In a 2017 survey by the Ontario Human Rights Commission, "one in five Ontarians [20%] have negative feelings against those on social assistance, surpassing their unfavourable views against all other groups, except Muslims, who were disliked by 21 per cent of the respondents." But what if you are Muslim AND on social assistance? What if you are Muslim AND live in social housing or less expensive rental housing aka "a bad neighbourhood"? That means you might be disliked by BOTH Muslim and non-Muslim Ontarians. Well, doesn't that totally suck.
As we have seen with the controversy over treatment of the residents of Herongate, an Ottawa neighbourhood which included a majority of Muslim residents who are working poor, your perceived social class will always matter in terms of what people think they can get away with doing to you.
Therefore, it is NOT a coincidence that Muslim women wearing hijab who live in social housing or less expensive rental housing in Ottawa and other Canadian cities are possibly being targeted by Islamphobes armed with pick up trucks. If I wanted to get away with attacking Muslim women, who should I target: Muslim women who don't matter to either the police or Muslim "leadership", of course. They won't even report what happens to them.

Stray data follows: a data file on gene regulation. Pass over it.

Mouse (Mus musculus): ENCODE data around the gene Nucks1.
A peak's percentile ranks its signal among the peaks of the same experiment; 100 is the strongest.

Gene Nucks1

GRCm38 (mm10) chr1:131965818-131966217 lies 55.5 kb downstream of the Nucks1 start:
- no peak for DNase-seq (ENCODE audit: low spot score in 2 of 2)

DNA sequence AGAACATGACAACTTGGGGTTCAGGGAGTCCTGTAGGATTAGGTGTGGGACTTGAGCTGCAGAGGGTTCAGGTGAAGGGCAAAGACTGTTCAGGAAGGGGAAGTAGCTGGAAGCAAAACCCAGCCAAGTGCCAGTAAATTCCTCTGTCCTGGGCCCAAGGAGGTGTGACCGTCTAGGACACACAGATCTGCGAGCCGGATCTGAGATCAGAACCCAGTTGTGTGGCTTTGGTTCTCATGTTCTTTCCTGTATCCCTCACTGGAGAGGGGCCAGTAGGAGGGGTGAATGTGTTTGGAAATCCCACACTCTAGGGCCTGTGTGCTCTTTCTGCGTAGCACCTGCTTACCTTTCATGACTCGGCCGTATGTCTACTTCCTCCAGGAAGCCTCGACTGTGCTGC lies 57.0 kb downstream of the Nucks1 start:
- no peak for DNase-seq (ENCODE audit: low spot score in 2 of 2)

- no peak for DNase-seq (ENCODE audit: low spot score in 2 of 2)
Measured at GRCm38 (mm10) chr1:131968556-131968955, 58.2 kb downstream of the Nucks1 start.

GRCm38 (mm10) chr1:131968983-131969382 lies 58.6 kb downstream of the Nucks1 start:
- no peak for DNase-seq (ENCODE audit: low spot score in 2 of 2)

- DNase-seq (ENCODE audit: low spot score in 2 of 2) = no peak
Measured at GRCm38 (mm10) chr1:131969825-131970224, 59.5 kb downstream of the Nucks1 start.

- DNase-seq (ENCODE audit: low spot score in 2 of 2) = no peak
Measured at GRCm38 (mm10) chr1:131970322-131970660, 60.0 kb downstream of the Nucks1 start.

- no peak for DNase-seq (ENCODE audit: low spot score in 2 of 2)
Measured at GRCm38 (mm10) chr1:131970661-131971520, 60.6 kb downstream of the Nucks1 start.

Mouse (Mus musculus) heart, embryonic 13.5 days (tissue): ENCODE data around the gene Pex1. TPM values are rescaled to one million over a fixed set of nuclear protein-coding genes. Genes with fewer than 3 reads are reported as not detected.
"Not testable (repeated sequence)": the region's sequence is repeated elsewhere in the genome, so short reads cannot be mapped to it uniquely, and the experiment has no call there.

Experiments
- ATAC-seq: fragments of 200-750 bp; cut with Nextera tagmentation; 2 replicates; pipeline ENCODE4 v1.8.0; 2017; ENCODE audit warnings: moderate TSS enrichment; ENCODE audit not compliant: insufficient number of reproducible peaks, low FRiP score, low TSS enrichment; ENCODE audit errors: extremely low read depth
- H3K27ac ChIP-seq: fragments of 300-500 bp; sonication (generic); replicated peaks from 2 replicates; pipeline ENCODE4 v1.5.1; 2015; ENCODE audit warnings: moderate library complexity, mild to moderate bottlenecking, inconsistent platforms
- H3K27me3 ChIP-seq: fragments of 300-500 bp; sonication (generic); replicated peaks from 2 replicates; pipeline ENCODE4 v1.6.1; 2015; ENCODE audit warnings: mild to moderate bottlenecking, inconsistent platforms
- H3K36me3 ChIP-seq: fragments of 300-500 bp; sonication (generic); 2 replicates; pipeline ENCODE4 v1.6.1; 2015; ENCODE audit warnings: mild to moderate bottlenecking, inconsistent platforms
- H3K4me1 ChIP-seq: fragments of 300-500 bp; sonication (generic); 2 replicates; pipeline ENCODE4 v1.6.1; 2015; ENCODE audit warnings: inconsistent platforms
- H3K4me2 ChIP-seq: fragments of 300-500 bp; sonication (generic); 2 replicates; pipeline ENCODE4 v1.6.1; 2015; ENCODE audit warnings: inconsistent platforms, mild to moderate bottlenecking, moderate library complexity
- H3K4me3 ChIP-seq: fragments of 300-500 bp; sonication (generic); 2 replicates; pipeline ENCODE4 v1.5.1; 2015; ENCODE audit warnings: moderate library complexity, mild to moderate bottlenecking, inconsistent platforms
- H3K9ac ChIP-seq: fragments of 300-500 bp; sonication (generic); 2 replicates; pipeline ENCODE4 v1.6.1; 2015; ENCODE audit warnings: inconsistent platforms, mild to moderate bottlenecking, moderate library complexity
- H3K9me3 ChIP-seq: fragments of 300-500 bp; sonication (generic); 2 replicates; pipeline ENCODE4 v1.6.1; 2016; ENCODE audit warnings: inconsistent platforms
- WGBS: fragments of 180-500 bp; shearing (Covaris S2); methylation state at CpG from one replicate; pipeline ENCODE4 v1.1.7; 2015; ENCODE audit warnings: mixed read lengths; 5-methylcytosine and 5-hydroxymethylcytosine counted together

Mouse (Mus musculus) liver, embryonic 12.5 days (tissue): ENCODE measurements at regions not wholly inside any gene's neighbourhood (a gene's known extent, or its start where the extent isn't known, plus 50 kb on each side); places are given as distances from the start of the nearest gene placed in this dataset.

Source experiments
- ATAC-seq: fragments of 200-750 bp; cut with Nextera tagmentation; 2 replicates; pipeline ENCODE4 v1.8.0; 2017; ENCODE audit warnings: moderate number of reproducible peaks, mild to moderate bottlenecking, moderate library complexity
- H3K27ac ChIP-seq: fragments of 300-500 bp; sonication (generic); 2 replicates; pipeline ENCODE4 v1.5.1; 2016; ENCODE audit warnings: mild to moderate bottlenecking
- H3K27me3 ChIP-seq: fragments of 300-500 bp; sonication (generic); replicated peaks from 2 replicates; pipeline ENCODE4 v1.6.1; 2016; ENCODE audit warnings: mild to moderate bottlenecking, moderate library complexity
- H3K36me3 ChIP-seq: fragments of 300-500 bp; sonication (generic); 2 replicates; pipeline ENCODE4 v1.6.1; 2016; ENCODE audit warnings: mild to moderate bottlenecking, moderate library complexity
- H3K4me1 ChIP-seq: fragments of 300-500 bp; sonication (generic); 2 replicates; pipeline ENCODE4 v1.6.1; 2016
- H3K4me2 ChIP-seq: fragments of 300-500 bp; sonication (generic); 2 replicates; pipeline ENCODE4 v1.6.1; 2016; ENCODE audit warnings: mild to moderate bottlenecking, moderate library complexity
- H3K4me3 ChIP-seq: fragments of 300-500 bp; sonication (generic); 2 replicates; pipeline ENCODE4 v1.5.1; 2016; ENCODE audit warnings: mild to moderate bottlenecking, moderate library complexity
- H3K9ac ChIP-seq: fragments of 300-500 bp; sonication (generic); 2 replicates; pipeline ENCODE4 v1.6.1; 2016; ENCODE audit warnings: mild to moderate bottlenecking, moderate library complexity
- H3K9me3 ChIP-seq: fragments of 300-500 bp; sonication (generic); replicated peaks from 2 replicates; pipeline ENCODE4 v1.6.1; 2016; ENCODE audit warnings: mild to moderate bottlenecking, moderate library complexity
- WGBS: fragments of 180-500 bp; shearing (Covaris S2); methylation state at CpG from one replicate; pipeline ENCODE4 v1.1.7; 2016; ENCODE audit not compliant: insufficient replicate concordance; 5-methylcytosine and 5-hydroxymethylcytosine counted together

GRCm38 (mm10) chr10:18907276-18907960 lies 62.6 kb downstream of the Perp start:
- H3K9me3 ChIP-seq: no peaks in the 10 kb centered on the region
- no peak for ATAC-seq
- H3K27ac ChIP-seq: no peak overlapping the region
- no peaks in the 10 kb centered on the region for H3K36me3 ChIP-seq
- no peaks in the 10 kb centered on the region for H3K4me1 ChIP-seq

And that's true. Most of us never do. I almost didn't.
So, what is my take away from all this, other than fear and hopelessness?
Take it from someone who copes with all sorts of fear and hopelessness on a daily basis; people like me may not matter to you, but hope really ends if we don't matter to ourselves.